“I’m in Nashville, at the airport, and I’m looking, coming out with my son in one hand and one small luggage in the other hand, we didn’t have much [. . .] I took a lot of pictures with me. I know that I can buy all the other material stuff but I cannot buy memories and pictures, so I had those things.” – Sadeta Hodžić, 2016
Facing imminent danger, there was no time to plan and pack. For so many fleeing their homes, they could only grab those few items most precious to them and hope that one day they could return to find the rest. Many families would lose everything, and others would be able to recover some belongings after the war had ended.
Sadeta Hodžić was living in Bratunac in eastern Bosnia and was a senior in high school when the war started in 1992. Describing an act of violence committed in 1991 against her cousin and some friends in the nearby Serbian village of Kravica, she remembers this being her first indication that there were dangerous tensions in the air. She remembers,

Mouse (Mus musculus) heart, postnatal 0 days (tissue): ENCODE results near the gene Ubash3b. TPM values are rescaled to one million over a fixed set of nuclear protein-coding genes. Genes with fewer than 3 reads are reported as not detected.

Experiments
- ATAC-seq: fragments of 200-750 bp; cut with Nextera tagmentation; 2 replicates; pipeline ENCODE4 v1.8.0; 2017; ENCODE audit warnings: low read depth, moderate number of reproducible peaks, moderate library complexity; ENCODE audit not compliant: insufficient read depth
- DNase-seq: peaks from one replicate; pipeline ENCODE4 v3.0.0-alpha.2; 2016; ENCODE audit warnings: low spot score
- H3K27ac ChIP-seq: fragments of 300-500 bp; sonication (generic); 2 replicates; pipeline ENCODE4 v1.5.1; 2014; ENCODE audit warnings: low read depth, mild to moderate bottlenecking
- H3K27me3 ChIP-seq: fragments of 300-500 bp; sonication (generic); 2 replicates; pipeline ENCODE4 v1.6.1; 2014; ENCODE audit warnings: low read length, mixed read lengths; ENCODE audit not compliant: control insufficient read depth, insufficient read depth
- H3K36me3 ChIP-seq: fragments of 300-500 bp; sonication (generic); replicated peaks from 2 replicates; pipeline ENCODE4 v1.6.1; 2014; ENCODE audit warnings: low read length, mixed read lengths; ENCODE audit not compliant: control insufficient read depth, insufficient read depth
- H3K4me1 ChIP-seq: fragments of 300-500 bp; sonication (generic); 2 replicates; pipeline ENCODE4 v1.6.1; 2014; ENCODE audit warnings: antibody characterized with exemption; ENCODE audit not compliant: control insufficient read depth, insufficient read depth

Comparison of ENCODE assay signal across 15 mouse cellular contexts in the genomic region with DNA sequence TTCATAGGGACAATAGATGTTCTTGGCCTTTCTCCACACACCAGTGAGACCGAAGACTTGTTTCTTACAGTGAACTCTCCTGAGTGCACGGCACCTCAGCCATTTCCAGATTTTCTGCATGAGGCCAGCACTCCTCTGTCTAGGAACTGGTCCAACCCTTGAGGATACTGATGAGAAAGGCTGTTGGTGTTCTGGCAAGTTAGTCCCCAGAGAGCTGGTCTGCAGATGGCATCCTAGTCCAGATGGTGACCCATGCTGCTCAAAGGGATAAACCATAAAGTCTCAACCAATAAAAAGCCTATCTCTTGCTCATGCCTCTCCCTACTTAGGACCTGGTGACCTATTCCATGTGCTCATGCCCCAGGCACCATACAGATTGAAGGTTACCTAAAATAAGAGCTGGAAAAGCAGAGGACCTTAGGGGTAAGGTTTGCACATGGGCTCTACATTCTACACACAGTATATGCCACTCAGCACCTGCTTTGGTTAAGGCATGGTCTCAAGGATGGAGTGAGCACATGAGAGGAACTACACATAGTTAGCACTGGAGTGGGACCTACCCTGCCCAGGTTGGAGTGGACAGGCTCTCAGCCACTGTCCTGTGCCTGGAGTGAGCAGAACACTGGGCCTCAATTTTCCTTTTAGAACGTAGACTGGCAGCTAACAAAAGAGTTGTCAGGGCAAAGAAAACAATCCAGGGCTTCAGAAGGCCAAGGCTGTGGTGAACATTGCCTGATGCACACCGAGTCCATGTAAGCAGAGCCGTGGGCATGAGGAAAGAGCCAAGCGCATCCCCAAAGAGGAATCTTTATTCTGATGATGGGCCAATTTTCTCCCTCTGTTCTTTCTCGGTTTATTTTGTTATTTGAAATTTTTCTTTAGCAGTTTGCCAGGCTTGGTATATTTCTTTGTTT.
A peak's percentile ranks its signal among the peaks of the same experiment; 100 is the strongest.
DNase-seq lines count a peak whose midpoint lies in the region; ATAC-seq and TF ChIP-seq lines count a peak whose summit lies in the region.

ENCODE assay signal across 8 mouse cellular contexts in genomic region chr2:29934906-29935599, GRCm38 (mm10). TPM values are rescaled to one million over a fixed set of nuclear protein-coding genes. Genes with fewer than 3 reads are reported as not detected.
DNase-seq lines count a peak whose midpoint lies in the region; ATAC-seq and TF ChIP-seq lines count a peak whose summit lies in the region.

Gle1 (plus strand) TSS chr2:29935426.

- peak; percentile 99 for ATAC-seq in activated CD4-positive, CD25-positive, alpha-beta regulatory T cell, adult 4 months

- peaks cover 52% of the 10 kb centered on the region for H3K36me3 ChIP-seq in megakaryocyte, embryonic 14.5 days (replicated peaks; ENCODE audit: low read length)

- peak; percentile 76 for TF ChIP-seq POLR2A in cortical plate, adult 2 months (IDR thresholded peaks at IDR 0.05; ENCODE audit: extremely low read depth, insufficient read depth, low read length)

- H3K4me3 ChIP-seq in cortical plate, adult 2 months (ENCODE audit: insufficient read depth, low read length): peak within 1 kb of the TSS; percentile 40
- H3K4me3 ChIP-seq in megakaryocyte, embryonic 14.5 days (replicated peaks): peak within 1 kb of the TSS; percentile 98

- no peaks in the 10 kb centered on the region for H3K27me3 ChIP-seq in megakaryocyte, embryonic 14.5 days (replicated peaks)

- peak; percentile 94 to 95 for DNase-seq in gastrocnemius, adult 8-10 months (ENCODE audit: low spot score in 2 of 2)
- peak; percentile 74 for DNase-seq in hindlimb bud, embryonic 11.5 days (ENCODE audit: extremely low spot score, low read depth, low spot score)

“…you could tell something is, you know, something is coming, something is just not right. And then 1992, of course you know, you just heard things happening first in other cities, and people fleeing the towns, and you know, first you see things happened in Slovenia, then you see, see things in Croatia, and you don’t think it’s going to happen to you, but it slowly came over to Bosnia.”
When Sadeta and some of her family members (women and children) decided to flee first to Macedonia and later Germany, it was very crucial to have IDs and passports. As Sadeta remembers,
“ID was your way out, without ID you couldn’t go anywhere.”
With just a few plastic grocery bags filled with her belongings and a passport obtained in Macedonia, Sadeta would make the difficult journey to Germany. After living in Germany for 7 years, though, German refugee regulations meant that Sadeta had to make the tough decision to move on to the United States or be sent back to Bosnia. With just her most precious belongings and her identification papers for her four year old son who was born in Germany, Sadeta was sent to live in Bowling Green, Kentucky, without knowing anyone or what to expect.
Temporary Travel Passport for Denis Hodžić
Temporary Travel Passport created by the International Organization of Migration (IOM) for Denis Hodžić, allowing him and his mother Sadeta to leave Germany for Kentucky in 1999.